The great lost Aussie pop star
It's time for Kym Valentine to follow her neighbours out of Erinsborough and squeeze into some Top of the Pops hot-pants.
It’s not normally the mind of a young female soap star you want to get into. But why on earth is Kym Valentine – aka Libby Kennedy – still in Neighbours after nine years, when by all rights she should be bouncing up and down on the Top of the Pops stage in hot-pants and appearing semi-naked in a lad’s mag?
The route from Erinsborough to UK pop stardom is possibly the most well-trodden path in showbiz history, and it seems incredible that Kym hasn’t given it a stroll. It doesn’t matter if you can’t sing or dance – if you’re good looking and in Neighbours, it’s instantly exchangeable for a one-album deal at your nearest UK music company.
In fact, so close is the tie-in that the Neighbours producers actually picked the latest wannabe pop star Delta Goodrem (Nina Tucker, 2002-present) to act in the soap because she was about to launch a pop career. And with the cynical marketing that has reached its pinnacle over the past year, her character in the show will embark on a pop career at the same time that Delta does it for real. Think cross-promotional, think easy feature articles in women’s magazines, think money, money, lots of money.
With the exception (that proves the rule) of Guy Pierce (Mike Young, 1986-1990) – one of exactly 150 Neighbours regulars since the soap began in 1986 – it is pointless trying to forge out an acting career from the spotlight of Britain’s favourite daytime soap. Even if you buck the trend and can actually act. Singing pop songs is the only way forward and then, depending on the length of your career, the low-grade but lucrative Xmas panto market.
Panto is something that the original trail-blazer, Kylie Minogue (Charlene Mitchell, 1986-89) hasn’t had to resort to – and possibly never will if The Buttocks hold out long enough – but it is the landing mat extended to all those antipodean soap stars willing to take the risk.
The lovely Kym Valentine has, however, tried to bypass this singing stopping-off post – even though she’s the lead singer of some local band in Oz – and instead follow the startling career success of Ann Charleston (Madge Bishop, nee Mitchell, 1986-2001). Ann was the longest-enduring star of Neighbours, and yet for years each Christmas she brought her special type of magic to UK stages in a mind-blowing soap/panto double-whammy. Still does today.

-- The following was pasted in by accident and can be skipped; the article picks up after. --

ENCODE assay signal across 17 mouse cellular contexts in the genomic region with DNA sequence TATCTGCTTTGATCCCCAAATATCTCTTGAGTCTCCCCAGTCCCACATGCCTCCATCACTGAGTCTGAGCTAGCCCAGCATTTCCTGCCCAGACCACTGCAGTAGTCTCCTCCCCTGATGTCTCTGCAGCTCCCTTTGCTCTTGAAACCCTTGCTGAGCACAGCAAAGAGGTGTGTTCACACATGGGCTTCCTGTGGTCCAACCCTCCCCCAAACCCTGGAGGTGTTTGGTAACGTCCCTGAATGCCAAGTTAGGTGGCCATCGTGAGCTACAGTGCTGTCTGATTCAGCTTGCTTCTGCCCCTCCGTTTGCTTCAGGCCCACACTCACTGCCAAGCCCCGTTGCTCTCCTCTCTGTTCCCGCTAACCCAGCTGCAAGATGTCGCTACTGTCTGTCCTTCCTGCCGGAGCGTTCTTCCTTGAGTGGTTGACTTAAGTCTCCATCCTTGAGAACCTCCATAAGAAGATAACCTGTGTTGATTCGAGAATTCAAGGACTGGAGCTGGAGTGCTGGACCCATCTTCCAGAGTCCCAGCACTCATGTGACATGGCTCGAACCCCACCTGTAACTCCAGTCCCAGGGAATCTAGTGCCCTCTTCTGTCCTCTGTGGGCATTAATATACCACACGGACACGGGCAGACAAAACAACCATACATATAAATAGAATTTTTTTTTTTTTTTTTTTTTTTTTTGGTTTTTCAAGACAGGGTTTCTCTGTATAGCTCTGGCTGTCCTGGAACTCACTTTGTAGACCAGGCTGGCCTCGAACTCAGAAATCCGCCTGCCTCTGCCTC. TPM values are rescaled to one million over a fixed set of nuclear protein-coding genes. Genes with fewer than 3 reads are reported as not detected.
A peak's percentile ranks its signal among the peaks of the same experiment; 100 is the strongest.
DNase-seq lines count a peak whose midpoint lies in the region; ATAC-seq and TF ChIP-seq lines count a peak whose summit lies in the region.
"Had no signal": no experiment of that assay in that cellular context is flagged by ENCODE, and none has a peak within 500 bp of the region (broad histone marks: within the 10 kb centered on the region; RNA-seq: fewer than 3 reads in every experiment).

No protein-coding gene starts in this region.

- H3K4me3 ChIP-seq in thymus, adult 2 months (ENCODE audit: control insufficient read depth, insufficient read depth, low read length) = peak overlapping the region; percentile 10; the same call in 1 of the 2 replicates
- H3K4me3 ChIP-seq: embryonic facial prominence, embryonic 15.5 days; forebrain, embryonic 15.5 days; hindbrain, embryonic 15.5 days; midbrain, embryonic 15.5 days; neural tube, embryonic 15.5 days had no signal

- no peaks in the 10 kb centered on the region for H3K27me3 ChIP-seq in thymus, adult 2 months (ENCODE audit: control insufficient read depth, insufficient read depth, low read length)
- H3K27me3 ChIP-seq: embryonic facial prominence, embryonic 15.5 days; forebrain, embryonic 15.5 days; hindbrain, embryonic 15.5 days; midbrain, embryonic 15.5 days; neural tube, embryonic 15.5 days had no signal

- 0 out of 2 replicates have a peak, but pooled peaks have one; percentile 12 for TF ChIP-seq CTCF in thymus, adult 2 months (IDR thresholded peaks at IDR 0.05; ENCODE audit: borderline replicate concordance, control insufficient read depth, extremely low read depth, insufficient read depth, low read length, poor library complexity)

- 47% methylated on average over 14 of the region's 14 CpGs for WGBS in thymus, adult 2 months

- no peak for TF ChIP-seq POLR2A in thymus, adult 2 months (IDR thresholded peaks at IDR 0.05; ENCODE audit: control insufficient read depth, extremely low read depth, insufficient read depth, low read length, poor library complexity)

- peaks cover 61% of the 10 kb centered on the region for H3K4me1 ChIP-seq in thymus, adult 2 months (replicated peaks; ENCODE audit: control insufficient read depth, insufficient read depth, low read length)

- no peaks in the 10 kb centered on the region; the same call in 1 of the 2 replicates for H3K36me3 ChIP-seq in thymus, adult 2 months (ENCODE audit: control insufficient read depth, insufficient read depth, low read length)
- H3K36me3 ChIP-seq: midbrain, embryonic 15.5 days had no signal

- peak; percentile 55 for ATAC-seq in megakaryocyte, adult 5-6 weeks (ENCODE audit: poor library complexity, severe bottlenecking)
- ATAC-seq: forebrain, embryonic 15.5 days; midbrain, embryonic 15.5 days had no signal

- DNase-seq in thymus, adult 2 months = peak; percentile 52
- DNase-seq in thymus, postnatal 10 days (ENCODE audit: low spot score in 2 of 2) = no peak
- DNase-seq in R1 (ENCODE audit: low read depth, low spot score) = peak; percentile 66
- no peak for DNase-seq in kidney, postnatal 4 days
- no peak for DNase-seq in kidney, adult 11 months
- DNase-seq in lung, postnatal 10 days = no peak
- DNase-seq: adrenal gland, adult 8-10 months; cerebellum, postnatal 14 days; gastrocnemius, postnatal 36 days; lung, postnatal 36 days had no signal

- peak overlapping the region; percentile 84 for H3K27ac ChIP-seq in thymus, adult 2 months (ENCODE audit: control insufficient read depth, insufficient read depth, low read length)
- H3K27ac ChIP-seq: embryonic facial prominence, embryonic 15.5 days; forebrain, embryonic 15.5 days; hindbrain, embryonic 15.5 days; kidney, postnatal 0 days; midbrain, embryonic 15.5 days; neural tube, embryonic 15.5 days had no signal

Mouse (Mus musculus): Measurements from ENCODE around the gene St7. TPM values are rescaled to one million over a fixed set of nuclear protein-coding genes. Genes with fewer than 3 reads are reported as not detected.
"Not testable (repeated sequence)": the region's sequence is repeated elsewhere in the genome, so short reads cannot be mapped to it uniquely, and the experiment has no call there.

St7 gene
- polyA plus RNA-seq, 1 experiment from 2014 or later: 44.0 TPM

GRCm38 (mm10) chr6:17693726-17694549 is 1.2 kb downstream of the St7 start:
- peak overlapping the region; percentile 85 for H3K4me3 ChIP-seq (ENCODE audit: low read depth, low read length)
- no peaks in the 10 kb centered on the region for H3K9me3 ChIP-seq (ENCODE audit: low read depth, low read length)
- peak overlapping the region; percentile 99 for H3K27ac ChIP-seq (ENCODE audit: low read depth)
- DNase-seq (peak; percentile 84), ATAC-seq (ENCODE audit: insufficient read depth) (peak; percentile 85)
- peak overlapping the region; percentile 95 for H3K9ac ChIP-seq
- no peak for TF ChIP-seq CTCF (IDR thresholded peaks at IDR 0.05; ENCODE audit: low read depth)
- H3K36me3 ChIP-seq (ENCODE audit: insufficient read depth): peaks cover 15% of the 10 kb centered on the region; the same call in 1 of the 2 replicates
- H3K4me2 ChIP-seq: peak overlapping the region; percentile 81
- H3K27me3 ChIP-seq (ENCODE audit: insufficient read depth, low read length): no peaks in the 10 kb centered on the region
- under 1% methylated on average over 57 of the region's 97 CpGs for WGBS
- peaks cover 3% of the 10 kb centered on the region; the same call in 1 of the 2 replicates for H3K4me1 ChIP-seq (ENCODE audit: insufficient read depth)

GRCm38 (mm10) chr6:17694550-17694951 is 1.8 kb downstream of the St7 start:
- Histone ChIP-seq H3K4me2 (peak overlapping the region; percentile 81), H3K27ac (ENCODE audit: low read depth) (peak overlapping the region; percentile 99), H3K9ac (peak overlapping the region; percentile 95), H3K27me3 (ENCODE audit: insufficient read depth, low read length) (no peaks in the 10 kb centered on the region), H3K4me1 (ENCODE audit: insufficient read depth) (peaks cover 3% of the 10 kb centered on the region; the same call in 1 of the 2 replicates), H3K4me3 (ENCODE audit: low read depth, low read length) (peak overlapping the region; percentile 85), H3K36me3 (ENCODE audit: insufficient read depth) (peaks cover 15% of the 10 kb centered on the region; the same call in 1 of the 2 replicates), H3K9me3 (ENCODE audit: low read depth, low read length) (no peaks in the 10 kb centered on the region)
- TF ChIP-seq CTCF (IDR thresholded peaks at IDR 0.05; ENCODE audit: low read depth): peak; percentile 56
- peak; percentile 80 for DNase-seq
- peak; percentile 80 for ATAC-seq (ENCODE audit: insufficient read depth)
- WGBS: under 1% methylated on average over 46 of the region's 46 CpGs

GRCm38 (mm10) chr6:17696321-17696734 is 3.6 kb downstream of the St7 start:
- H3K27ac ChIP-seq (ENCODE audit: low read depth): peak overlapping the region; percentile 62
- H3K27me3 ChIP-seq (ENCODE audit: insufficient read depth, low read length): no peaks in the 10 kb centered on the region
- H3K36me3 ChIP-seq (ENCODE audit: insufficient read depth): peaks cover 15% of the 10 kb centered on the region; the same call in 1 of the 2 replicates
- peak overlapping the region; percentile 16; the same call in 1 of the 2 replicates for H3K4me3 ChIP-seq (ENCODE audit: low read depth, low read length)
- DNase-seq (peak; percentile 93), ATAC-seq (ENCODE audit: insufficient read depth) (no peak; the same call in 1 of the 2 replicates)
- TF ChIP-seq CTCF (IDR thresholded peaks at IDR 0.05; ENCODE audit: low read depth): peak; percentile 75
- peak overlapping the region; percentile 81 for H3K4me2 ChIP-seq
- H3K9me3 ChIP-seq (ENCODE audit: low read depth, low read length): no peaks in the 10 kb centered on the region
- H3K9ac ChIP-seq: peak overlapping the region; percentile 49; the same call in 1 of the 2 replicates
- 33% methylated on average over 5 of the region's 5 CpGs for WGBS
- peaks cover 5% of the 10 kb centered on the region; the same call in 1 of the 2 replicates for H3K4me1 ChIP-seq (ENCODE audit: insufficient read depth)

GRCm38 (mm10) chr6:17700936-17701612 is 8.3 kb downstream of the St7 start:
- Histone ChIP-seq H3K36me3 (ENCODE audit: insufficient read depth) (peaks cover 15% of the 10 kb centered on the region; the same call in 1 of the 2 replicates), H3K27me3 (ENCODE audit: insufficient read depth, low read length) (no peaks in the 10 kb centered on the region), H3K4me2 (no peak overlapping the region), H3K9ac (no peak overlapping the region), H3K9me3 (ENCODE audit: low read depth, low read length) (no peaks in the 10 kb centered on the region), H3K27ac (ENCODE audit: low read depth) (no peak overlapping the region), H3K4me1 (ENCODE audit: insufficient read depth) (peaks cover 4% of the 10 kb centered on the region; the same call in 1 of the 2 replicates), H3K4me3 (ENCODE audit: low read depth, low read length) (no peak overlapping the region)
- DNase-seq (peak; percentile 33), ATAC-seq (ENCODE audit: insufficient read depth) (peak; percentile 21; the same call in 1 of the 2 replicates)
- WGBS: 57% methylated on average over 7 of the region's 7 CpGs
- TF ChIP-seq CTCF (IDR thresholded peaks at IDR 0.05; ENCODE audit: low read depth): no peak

As such, Kym is still starring in Neighbours but has three pantos under her belt – Cinderella 1996 (Wales), Snow White 1998 (Hayes) and Peter Pan 2002 (Crawley). However, Ann Charleston still followed the rules and created the genre-defying ‘An Old Fashioned Christmas’ in 1989 with Ian Smith (Harold Bishop 1987-1991: 1997-present) before she embarked on the heady rollercoaster ride that is British seasonal entertainment.
Ann was smart enough to realise, however, that for her to aim for a glittering pop career would be to invite disaster, mostly because she looks like the back end of a bus. Kym has no such excuse. And if for a second you review the facts, it is impossible to see how she could fail.
First of all, she’s a woman.
The soap-to-pop move can be tough for a bloke. Jason Donovan (Scott Robinson, 1986-89) was the first to try and he did well – four albums, 10 Top Ten hits, three Top 20, three Top 40. Such was his early success that he made the jump and quit Neighbours.
It didn’t work for long but made him a mint while it did. While still young he opted for high-class panto Joseph and His Amazing Technicolour Dreamcoat. Unfortunately, his decision to sue The Face for £200,000 for accusing him of being gay may have been financially rewarding but effectively ended his singing career, and he was dropped in 1992 after two Number 26 singles. For the next six years, he then did very little except – interesting, considering The Face debacle – take on the role of Frank N Furter in The Rocky Horror Picture Show tour of the UK and Oz. Rumours of a revived pop career have fortunately never come to fruition.
Next up was long-haired lank Craig McLachlan (Henry Ramsay, 1986-89) who subtly blended acting skills with regular exposure of his torso. Craig made the stunning leap from Neighbours to Home and Away and almost ruined his pop career overnight (only Dannii Minogue has managed it from Oz’s lesser sibling show, mostly for being the lesser sibling of Kylie).
Craig went for the ‘proper musician’ angle and had initial success with his band Check 1-2 (clever name that). He had a hit single straight away with ‘Mona’ going to Number Two. The band got out an album and one more single in the Top 20 before Craig went solo on ‘On My Own’ (more clever wordplay). That flopped and Craig was out on his ear with his big floppy hair in tow. However, he again went for a young man’s panto – Grease – and, well, that was it.
But the greatest collapse was Stefan Dennis (Paul Robinson, 1985-1993). Stefan decided that he wanted a piece of pop glory and in 1989 released the remarkable ‘Don’t It Make You Feel Good’. It made Number 16, but the sight of the old and not-very-attractive Stefan in a leather jacket only helped the follow-up single ‘This Love Affair’ make the 67 spot and the career was over. Just four years later he quit Neighbours and – of course – immediately proceeded to the panto period of his life (Peter Pan in 1994, Aladdin in 1998).